Old Europe now lives in a world of unpayable public pension obligations, weak job creation for its youngest workers, below-replacement birth rates, fat agricultural subsidies for farms dating to the Middle Ages, high taxes to pay for the public high-life, and history's most crucial proof of decay—the inability to finance one's armies.

Mr. Obama is at a crossroads in his presidency. As George W. Bush departed the White House, he said his successor would one day arrive at the need to make a decision that made clear the reality of being the American president. That moment has arrived.
One needn't argue that Obama would prefer the USA to be more like Old Europe.  One could argue that we're already there, what with our "unpayable public pension obligations, weak job creation for its youngest workers, fat agricultural subsidies for farms ..., high taxes to pay for the public high-life, and history's most crucial proof of decay—the inability to finance one's armies," as well as our soon-to-be " below-replacement birth rates."

A Warning

Want to accelerate America's decline?  Follow Al Gore and the mainstream press on their foolish - yet dangerous - journey.

Or:
Who Else Will Challenge Gore's 'Truth'?
By Phelim McAleer, writing in Investor's Business Daily

I served years of hard time as a liberal journalist in Europe and learned that covering the environmental beat meant toeing the line of extremism — no inconvenient questions allowed.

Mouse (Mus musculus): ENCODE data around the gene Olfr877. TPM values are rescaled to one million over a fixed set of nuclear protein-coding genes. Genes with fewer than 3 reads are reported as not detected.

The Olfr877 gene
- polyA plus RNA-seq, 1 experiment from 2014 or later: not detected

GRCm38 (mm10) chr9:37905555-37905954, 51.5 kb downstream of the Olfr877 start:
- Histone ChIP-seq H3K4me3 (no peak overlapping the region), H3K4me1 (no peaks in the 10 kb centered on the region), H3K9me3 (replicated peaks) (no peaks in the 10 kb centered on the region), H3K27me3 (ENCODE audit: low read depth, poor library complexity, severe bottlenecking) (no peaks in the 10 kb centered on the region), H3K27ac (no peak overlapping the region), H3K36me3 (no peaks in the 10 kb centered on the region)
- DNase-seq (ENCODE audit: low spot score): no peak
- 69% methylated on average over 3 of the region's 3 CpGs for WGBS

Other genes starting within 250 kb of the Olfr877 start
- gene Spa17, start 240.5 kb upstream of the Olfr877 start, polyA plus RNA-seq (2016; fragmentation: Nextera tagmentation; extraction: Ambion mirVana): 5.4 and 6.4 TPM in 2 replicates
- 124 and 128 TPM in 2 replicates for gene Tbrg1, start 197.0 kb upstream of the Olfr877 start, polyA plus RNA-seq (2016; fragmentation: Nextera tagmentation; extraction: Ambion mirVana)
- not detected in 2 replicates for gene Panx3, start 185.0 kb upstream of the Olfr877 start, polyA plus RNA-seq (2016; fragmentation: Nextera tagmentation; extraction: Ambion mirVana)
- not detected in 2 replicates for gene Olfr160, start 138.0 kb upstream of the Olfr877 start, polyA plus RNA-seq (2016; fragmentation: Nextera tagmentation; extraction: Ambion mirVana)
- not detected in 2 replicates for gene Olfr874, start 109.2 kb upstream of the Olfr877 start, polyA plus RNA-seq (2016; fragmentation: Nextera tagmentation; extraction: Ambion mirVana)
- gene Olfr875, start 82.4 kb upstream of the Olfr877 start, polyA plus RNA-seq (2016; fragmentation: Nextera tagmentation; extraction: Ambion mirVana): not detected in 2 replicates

But it is now time for journalists, and the consumers and businesses that will pay the ultimate price, to start questioning the conventional wisdom about global warming and exposing its true cost. If alarmists like Al Gore get their way, millions of American families will watch as their dreams of a prosperous and pleasant future disappear.

The evidence of environmentalism run amok abounds in Europe. Spain believed the spin that environmental regulation can create "green jobs" and boost the economy. Now the country has 18% unemployment. Britain could suffer blackouts because of policies that require the country to replace coal with fuels like solar and wind power that aren't readily available or reliable.

Unfortunately for Americans, many of the lawmakers who represent them in Congress seem unwilling to learn from Europe's mistakes. [link]
One of those lawmakers who is unwilling to learn from Europe's mistakes, of course, is our very own congressman, Rick Boucher (D-Abingdon).  He chose to support global warming legislation over the well-being of his own constituents in an effort to combat a problem that doesn't exist.